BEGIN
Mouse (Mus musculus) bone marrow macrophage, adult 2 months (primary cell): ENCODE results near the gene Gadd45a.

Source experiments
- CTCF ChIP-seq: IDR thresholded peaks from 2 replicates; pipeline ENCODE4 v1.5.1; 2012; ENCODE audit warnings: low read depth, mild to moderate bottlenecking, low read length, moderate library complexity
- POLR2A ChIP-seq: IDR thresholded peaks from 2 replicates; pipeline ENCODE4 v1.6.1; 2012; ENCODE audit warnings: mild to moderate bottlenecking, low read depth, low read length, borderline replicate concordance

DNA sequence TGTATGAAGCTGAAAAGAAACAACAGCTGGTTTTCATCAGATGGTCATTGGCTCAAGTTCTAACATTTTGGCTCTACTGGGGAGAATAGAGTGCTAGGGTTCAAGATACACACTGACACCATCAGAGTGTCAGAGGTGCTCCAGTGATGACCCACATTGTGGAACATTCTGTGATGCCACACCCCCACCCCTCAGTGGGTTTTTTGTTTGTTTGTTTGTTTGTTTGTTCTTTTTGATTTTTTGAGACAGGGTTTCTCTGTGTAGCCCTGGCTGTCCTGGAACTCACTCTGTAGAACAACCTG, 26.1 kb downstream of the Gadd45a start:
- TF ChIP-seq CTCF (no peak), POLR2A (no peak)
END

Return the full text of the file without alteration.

Mouse (Mus musculus) bone marrow macrophage, adult 2 months (primary cell): ENCODE results near the gene Gadd45a.

Source experiments
- CTCF ChIP-seq: IDR thresholded peaks from 2 replicates; pipeline ENCODE4 v1.5.1; 2012; ENCODE audit warnings: low read depth, mild to moderate bottlenecking, low read length, moderate library complexity
- POLR2A ChIP-seq: IDR thresholded peaks from 2 replicates; pipeline ENCODE4 v1.6.1; 2012; ENCODE audit warnings: mild to moderate bottlenecking, low read depth, low read length, borderline replicate concordance

DNA sequence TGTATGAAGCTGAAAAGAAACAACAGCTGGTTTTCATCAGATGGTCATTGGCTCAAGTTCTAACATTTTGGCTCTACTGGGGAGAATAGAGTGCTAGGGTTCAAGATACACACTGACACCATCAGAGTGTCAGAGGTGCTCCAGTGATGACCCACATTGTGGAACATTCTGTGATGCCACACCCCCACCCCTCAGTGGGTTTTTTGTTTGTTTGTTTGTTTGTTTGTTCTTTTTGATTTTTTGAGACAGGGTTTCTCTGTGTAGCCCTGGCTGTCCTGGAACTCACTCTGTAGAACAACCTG, 26.1 kb downstream of the Gadd45a start:
- TF ChIP-seq CTCF (no peak), POLR2A (no peak)